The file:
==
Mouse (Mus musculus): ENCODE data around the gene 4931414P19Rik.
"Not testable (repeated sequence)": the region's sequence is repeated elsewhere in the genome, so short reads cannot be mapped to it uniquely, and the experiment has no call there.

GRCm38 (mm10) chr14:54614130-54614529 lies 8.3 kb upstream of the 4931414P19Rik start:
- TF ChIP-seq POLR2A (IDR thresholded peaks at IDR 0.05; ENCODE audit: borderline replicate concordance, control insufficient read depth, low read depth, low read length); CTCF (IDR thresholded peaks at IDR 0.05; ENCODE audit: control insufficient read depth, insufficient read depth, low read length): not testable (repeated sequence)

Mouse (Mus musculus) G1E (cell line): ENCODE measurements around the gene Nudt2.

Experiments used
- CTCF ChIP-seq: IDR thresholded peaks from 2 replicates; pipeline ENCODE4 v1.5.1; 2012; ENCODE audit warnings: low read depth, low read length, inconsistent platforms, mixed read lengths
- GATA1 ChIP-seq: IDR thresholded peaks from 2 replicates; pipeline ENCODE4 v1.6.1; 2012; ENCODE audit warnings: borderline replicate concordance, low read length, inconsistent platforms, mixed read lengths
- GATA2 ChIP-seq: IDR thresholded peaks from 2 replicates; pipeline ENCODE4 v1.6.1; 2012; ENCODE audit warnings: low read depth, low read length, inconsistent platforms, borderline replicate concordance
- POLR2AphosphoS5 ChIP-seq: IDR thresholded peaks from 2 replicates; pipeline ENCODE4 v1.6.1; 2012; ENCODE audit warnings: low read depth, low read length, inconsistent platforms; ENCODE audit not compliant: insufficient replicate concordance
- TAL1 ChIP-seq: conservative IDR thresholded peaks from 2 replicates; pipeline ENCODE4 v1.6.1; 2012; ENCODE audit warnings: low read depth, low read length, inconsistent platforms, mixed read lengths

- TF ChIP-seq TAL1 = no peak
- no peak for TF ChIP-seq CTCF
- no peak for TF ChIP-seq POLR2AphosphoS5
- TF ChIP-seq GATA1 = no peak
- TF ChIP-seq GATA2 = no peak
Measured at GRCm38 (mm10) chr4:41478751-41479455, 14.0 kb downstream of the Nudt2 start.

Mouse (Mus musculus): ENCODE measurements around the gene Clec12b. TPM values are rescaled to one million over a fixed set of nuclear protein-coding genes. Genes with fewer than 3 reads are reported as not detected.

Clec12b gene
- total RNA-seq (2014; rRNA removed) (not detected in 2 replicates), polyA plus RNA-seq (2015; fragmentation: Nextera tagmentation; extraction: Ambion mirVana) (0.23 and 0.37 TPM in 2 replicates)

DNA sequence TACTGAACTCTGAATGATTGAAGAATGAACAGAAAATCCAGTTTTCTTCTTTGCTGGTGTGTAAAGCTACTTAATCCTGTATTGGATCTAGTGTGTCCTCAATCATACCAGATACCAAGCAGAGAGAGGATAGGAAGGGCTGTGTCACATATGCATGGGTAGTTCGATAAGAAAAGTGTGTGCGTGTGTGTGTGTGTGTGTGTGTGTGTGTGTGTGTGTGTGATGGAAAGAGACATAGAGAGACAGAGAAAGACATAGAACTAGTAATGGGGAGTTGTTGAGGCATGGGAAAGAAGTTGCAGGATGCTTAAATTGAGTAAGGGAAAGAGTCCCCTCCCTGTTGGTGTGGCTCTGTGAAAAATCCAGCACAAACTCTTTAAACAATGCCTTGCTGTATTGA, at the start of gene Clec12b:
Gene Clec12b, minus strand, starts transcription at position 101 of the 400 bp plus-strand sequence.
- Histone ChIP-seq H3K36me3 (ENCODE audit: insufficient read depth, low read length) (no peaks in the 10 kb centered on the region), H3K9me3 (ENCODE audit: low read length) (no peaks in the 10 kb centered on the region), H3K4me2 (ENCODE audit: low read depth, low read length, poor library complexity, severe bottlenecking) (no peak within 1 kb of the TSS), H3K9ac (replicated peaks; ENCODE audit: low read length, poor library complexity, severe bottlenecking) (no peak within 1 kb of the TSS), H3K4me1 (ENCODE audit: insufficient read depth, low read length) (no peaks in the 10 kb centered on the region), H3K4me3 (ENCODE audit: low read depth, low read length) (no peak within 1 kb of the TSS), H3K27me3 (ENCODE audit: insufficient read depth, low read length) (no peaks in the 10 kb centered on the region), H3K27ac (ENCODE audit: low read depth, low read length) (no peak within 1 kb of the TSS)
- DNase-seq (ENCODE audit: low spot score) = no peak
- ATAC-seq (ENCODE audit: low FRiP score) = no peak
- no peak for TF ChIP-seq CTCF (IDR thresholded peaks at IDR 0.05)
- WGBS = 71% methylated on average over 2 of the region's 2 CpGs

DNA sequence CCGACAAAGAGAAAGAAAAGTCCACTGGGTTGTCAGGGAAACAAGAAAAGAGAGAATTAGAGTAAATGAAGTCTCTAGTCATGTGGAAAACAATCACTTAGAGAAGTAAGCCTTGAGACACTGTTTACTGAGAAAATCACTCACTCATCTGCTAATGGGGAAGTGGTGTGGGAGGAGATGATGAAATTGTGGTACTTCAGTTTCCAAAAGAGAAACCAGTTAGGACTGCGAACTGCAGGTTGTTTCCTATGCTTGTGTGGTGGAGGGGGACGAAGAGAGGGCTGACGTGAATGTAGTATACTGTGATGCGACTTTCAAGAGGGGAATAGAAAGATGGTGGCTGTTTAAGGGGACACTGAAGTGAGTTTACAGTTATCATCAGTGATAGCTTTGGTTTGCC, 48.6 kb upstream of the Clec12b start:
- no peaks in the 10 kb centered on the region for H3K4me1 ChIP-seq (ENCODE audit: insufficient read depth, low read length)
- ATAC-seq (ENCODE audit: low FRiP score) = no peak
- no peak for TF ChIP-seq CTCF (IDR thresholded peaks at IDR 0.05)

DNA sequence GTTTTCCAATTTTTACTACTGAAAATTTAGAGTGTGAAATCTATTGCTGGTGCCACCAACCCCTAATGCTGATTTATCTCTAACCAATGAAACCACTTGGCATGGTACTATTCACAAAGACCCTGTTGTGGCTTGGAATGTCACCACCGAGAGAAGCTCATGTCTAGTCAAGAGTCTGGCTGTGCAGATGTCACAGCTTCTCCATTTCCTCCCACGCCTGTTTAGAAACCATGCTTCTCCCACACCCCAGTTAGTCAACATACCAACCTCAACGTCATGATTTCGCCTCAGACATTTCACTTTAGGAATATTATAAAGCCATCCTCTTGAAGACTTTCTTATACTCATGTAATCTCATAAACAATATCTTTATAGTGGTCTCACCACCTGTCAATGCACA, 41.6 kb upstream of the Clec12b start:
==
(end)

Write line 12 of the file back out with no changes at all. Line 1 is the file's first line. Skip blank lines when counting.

- TF ChIP-seq TAL1 = no peak